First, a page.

My nieces and nephews are the light of my life. They will bear the burden of previous generations unsustainable use of energy resources that lead to pollution and climate change. President Obama's Clean Power Plan is vital to protecting vulnerable populations such as children, the poor and the elderly who share an undue burden of climate change. It will not be easy - but we believe the EPA's approach can work.
Christine Alonzo, Executive Director of the Colorado Latino Leadership Advocacy Research Organization (CLLARO): In an Aug. 5 op-ed published in The Denver Post, Latino organization representative Christine Alonzo expressed her group's support for the Clean Power Plan:
As part of the national strategy to deal with climate change, CLLARO supports the Clean Power Plan and will encourage members of the Latino community to support it also. The improvement in the quality of health and life within the Latino community and the overall Colorado community merits such support.
Van Jones, Green For All: Van Jones, founder of Green for All -- which works to “make sure people of color have a place and a voice in the climate movement” -- praised the Clean Power Plan in an op-ed co-authored with Congressman Keith Ellison (D-MN) and published in The Guardian. They wrote that communities of color are disproportionately exposed to the health hazards of power plants, and that the Clean Power Plan “is a desperately needed response” to this problem:
African-Americans are more likely to live near environmental hazards like power plants and be exposed to hazardous air pollution, including higher levels of nitrogen oxides, ozone, particulate matter and carbon dioxide than their white counterparts ... We can't afford this. Black kids already have the highest rate of asthma in the nation, and our infant mortality rate is nearly double the national rate.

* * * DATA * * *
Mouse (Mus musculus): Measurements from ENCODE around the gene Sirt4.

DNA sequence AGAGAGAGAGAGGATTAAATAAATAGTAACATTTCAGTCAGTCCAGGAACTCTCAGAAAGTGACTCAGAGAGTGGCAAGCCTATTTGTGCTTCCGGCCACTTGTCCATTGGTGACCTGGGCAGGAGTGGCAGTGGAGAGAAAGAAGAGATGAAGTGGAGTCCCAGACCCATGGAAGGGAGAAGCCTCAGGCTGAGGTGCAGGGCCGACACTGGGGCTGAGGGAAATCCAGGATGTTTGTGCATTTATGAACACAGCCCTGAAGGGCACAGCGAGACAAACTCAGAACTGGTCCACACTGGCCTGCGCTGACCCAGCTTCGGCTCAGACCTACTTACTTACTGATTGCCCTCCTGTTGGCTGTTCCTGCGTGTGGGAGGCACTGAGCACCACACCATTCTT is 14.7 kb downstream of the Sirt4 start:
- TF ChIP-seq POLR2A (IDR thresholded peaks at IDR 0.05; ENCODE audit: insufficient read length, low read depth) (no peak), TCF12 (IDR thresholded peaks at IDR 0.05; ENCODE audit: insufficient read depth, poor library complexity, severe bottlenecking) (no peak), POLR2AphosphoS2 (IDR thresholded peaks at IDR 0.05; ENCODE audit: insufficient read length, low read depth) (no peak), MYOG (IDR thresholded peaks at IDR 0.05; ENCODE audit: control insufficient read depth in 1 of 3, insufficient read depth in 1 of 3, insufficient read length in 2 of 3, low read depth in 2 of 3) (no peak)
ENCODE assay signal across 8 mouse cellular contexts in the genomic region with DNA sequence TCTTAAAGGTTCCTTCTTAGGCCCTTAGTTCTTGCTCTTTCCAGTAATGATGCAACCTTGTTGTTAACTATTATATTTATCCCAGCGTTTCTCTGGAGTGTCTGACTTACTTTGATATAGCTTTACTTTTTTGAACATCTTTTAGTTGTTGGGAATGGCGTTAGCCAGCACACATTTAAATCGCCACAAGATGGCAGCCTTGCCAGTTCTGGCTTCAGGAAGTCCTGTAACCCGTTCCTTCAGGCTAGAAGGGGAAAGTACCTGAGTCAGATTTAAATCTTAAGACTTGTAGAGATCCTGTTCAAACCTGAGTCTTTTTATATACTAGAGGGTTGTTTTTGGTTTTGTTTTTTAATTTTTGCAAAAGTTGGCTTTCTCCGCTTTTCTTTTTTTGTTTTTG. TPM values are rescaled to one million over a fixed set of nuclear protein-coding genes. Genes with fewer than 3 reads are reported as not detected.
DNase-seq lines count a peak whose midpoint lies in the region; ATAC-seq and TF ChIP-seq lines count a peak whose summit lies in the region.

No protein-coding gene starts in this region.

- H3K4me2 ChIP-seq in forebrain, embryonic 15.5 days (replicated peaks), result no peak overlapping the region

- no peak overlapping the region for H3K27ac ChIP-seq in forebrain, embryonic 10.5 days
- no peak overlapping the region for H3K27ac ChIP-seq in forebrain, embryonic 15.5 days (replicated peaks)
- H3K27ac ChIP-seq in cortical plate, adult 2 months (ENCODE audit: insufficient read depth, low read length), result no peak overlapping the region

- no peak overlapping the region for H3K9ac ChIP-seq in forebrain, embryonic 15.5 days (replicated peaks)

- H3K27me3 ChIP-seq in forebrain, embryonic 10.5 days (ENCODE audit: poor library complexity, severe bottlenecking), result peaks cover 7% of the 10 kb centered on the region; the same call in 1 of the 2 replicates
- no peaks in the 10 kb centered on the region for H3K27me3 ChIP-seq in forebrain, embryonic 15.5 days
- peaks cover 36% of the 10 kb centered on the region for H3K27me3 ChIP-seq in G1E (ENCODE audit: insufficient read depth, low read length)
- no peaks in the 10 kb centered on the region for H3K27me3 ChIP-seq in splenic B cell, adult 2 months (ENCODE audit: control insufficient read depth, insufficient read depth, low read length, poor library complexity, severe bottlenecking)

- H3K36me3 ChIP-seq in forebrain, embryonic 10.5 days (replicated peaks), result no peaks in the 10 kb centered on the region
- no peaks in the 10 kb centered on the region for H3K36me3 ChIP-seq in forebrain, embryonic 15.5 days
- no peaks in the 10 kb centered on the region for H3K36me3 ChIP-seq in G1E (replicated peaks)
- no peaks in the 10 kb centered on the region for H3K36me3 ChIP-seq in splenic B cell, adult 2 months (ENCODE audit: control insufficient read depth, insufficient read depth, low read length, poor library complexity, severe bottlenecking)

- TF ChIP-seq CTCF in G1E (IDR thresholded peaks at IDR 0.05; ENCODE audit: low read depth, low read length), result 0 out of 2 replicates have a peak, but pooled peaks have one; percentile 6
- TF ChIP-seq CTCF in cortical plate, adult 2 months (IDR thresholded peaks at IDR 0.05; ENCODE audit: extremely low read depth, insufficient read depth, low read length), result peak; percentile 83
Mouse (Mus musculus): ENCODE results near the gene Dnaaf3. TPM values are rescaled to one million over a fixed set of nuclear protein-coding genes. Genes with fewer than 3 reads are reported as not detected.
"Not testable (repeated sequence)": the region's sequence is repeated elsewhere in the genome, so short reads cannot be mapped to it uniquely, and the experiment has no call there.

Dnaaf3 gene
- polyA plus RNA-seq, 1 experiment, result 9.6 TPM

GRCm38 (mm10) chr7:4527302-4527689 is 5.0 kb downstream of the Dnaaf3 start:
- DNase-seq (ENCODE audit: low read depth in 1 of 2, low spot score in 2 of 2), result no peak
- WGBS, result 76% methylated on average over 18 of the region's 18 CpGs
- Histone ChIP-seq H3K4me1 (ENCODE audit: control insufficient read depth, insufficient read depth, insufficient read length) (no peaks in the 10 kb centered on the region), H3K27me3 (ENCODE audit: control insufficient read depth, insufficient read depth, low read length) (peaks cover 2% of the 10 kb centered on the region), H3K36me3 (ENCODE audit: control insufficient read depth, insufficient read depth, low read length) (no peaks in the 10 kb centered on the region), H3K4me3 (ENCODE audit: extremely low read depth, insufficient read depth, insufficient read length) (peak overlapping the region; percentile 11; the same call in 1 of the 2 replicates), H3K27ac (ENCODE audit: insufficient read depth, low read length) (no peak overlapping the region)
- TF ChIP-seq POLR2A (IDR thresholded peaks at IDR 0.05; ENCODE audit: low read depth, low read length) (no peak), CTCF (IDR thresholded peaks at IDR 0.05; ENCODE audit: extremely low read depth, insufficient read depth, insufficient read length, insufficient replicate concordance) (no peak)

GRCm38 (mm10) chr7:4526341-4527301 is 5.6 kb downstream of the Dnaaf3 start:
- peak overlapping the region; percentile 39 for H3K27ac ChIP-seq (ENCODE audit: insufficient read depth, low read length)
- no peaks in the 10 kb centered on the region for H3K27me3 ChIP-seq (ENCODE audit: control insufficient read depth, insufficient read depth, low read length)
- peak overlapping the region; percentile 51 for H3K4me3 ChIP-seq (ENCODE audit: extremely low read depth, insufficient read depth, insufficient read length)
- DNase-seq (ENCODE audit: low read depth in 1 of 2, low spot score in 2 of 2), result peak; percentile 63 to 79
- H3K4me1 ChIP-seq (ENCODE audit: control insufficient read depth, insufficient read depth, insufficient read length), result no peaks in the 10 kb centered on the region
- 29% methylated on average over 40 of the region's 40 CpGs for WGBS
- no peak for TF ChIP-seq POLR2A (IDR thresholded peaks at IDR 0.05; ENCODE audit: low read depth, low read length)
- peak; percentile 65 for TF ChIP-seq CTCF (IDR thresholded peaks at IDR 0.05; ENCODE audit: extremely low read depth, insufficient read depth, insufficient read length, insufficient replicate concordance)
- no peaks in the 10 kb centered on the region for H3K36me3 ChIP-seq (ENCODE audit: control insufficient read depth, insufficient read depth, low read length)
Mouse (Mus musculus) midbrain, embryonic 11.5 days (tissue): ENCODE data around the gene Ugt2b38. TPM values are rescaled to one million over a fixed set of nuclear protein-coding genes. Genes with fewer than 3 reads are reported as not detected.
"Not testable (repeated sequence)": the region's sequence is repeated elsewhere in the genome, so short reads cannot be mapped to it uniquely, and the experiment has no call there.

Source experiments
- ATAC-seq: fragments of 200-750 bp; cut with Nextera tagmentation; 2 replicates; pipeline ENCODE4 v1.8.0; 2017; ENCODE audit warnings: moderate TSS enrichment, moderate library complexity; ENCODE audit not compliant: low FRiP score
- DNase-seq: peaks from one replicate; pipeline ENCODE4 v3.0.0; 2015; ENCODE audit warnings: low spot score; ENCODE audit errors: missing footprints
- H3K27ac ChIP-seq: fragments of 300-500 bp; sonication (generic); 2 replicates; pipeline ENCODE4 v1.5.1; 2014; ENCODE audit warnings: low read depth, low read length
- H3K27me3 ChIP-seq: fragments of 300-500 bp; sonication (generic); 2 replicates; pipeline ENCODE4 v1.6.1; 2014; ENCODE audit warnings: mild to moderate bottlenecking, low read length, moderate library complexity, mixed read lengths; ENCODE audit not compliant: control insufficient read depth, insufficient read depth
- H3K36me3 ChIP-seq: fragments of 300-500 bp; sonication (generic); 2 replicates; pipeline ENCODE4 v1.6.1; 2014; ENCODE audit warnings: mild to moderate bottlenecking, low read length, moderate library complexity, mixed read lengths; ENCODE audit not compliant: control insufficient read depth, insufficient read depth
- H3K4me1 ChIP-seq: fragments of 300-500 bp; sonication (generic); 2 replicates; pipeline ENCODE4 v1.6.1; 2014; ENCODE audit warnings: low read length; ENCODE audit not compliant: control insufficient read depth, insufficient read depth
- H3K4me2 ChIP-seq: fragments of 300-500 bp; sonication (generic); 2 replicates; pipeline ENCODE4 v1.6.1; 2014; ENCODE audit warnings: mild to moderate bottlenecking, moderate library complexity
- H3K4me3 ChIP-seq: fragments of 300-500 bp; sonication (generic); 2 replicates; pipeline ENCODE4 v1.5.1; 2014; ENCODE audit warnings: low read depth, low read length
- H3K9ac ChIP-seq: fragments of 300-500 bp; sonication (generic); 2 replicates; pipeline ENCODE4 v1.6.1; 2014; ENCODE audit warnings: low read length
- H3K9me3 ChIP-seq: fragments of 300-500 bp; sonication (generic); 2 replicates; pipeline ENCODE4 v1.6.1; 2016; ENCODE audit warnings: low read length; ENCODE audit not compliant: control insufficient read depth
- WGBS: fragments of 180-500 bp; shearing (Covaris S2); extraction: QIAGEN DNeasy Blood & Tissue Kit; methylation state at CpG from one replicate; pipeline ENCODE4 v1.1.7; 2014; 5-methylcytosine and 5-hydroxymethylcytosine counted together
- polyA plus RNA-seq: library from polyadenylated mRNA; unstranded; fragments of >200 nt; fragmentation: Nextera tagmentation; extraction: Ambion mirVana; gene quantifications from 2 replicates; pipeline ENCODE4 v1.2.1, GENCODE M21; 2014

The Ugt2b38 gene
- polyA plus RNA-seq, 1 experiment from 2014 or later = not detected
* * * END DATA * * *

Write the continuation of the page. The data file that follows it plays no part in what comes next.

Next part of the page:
President Obama's Clean Power Plan is a desperately needed response to this problem. The Clean Power Plan would cut carbon pollution from power plants and put our country on a path towards cleaner energy solutions. It could stop up to 6,600 premature deaths and prevent up to 150,000 asthma attacks in children over the next 15 years - especially in African-American communities.
Elena Rios, National Hispanic Medical Association: National Hispanic Medical Association President and CEO Elena Rios said in a statement:
I, along with the National Hispanic Medical Association's 50,000 member doctors and allied health professionals, strongly support the EPA's final rule limiting carbon pollution from existing power plants. Pollution from these power plants -- both carbon pollution and other toxic power-plant emissions -- sickens people raising the risk of illnesses like asthma, allergies, lung cancer and heart disease.
The League Of United Latin American Citizens (LULAC): In a press release at the time the EPA's climate plan was announced, LULAC stated that “the Clean Power Plan will benefit Hispanic Americans more than most”:
The League of United Latin American Citizens, this nation's largest and oldest Hispanic civil rights organization, fully supports the Environmental Protection Agency's plan to cut carbon pollution from America's power plants. Given that half of the U.S. Latino population lives in areas where the air quality does not meet EPA's health standards and that Latinos are 30 percent more likely to have to visit the hospital for asthma related attacks, the Clean Power Plan will benefit Hispanic Americans more than most.
Coalition Of Hispanic Groups Voiced Strong Support For Clean Power Plan In Letter To EPA's McCarthy. In a letter to EPA administrator Gina McCarthy, a coalition of groups including GreenLatinos, AZUL, National Hispanic Medical Association, Latino Decisions, Mujeres de la Tierra, National Hispanic Environmental Council, Presente.org, CHISPA, Hispanic Federation, and Protegete: Our Air, Our Health stated:
We strongly support EPA in moving forward with the proposed Clean Power Plan in the strongest form possible. We know that communities of color and low-income communities, including the Latino community, are frequently among those most negatively impacted by carbon pollution. Whether it is exposure to health damaging copollutants associated with carbon emissions or the present and worsening effects of climate change, these impacts are both direct and indirect and they threaten the social and economic order of overexposed and overburdened communities.